One of the most amazing things about a Sankalpa is that it primes us to not only notice the dissonances, but also to notice all the small ways in which we may already be having our desires fulfilled. We start to notice the feeling or quality of our Sankalpa showing up everywhere. We end up leaning in and becoming tuned in to these small events or synchronicities, and where our attention goes, so does our energy and our thoughts. Our Sankalpa starts to feel like “Yes! More of this please!” instead of something we have to will into existence by our own efforts.
Some tips for setting and using your Sankalpa...
Set a Sankalpa that is more to do with “being” than “needing”.
In keeping with the principle that a Sankalpa cannot come from a sense of lack, think of your deepest desire less as something you want to receive, and more of something that you would like to feel you embody. For example, instead of wanting more love in life, how can you set a Sankalpa that is about actually being love? Or instead of setting a Sankalpa about wanting more security and safety, how can we set a Sankalpa that gives us the intention of not needing security? Of feeling instead completely at ease at all times with ourselves and in the world?
Give it time to develop
Some of the Sankalpas I’ve worked with came immediately and easily, while others took months to feel right. Both have been equally powerful. Don’t worry if your Sankalpa doesn’t feel right immediately. Live with it for a while, keep gently reflecting, and give it time to develop. Start with something that feels right for you and be willing for it to teach you what it needs to become.
Do it in a way that fits for you
Start with some journalling, or some moments of quiet reflection each day for a week, or start intuitively with a heart-felt desire and without too much thinking at all and see where it leads you. If you’re a more visual or kinesthetic thinker, you might like to try drawing or creating a Mandala and see where it takes you. If you’re more into words, you could write a list of words that call to you and reflect your desires for well-being on any level, and then highlight the ones that stand out the most, until you have just a few that you can then grow into a Sankalpa.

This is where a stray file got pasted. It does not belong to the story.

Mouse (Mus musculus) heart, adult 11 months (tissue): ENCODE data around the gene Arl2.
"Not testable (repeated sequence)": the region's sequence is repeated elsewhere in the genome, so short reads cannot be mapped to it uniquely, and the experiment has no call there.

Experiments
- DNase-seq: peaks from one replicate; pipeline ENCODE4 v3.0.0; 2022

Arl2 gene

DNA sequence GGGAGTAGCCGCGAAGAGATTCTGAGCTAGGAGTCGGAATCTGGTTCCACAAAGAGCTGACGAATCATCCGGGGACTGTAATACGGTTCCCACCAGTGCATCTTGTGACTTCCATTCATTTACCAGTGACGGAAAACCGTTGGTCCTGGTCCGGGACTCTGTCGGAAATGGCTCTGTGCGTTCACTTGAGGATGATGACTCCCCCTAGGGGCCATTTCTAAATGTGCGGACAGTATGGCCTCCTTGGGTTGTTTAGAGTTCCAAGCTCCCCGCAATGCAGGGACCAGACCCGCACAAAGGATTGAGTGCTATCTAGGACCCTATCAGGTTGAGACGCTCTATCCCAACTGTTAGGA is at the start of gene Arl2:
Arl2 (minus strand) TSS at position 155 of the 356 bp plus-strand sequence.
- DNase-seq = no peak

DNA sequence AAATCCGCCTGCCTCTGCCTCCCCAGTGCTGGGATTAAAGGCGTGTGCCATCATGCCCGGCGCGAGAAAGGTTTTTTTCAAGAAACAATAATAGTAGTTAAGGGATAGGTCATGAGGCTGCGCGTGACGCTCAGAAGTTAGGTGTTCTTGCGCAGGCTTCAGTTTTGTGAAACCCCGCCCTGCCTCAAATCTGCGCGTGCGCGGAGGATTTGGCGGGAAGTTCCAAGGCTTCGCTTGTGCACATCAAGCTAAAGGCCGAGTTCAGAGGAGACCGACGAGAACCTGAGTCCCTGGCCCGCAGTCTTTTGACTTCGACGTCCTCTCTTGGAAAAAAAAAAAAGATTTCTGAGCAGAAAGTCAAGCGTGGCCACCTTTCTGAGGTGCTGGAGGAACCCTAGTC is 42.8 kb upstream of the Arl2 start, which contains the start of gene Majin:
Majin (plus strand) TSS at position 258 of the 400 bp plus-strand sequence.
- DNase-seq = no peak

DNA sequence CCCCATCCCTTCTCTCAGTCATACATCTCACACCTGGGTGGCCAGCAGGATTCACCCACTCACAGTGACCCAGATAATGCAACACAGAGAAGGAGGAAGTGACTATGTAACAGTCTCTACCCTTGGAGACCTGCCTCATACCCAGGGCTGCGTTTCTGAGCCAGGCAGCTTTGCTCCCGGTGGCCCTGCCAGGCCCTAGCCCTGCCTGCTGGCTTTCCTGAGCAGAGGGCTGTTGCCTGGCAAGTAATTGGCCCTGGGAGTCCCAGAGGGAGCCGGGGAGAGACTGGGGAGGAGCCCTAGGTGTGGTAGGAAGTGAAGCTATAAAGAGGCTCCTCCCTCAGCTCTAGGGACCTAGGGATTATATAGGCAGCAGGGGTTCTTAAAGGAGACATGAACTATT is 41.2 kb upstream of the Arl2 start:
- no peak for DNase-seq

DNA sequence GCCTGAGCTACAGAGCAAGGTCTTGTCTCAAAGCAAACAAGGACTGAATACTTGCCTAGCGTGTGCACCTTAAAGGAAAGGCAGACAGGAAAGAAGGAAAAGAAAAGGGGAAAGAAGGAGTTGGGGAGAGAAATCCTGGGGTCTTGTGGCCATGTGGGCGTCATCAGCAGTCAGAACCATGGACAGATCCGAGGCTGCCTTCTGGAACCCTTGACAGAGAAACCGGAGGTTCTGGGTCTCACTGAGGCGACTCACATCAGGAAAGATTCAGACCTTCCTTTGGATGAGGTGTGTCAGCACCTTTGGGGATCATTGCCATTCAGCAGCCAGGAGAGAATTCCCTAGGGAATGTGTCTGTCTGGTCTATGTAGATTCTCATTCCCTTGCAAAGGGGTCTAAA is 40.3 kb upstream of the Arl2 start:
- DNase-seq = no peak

Plant it like a seed, instead of using it like a rule
In my practice and teaching I’ve noticed over the years that we will often take any opportunity to beat ourselves up our boss ourselves around! The practice of Yoga and particularly the Yamas & Niyamas of the Yoga Sutras invite us to undo those habits; to let go & allow, rather than try to control or be over-effortful.
In this spirit, we mentally repeat the Sankalpa just a few times in the practice of Yoga Nidra deep relaxation, planting the Sankalpa like a seed that we trust to grow on its own. The deep relaxation of the practice provides the best environment for the seed, and then we trust it to grow by itself, without striving or controlling.
Here’s a basic Yoga Nidra you can listen to or download, with which to use your Sankalpa once you’ve created it (click the link below):
In the Yoga to Nurture Program we also explore other ways of using our Sankalpa in daily life, for example to help us dissolve habitual behaviours as we catch them happening… always within the context of compassion and deep acceptance.